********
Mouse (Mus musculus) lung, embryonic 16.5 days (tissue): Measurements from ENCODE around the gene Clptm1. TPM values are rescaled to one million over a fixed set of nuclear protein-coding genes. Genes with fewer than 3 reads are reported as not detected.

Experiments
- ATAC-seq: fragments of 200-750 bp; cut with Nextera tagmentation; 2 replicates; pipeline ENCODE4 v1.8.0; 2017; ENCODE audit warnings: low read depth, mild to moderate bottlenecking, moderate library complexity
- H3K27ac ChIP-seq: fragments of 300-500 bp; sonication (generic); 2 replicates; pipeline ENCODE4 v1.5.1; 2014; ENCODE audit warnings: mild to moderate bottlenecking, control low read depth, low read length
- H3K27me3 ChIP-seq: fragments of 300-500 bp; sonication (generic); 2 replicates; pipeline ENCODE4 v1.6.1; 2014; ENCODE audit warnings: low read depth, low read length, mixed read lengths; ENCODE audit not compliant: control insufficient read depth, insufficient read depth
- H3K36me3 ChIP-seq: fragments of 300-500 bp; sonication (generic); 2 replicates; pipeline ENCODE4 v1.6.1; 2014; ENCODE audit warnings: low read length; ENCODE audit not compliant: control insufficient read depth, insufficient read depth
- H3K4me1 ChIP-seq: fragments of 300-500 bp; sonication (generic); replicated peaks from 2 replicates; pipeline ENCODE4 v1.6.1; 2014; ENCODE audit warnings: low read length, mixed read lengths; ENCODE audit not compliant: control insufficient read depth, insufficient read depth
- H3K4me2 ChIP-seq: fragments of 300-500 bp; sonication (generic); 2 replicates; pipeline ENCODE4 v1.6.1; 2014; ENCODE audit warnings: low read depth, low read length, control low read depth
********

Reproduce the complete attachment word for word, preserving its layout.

Mouse (Mus musculus) lung, embryonic 16.5 days (tissue): Measurements from ENCODE around the gene Clptm1. TPM values are rescaled to one million over a fixed set of nuclear protein-coding genes. Genes with fewer than 3 reads are reported as not detected.

Experiments
- ATAC-seq: fragments of 200-750 bp; cut with Nextera tagmentation; 2 replicates; pipeline ENCODE4 v1.8.0; 2017; ENCODE audit warnings: low read depth, mild to moderate bottlenecking, moderate library complexity
- H3K27ac ChIP-seq: fragments of 300-500 bp; sonication (generic); 2 replicates; pipeline ENCODE4 v1.5.1; 2014; ENCODE audit warnings: mild to moderate bottlenecking, control low read depth, low read length
- H3K27me3 ChIP-seq: fragments of 300-500 bp; sonication (generic); 2 replicates; pipeline ENCODE4 v1.6.1; 2014; ENCODE audit warnings: low read depth, low read length, mixed read lengths; ENCODE audit not compliant: control insufficient read depth, insufficient read depth
- H3K36me3 ChIP-seq: fragments of 300-500 bp; sonication (generic); 2 replicates; pipeline ENCODE4 v1.6.1; 2014; ENCODE audit warnings: low read length; ENCODE audit not compliant: control insufficient read depth, insufficient read depth
- H3K4me1 ChIP-seq: fragments of 300-500 bp; sonication (generic); replicated peaks from 2 replicates; pipeline ENCODE4 v1.6.1; 2014; ENCODE audit warnings: low read length, mixed read lengths; ENCODE audit not compliant: control insufficient read depth, insufficient read depth
- H3K4me2 ChIP-seq: fragments of 300-500 bp; sonication (generic); 2 replicates; pipeline ENCODE4 v1.6.1; 2014; ENCODE audit warnings: low read depth, low read length, control low read depth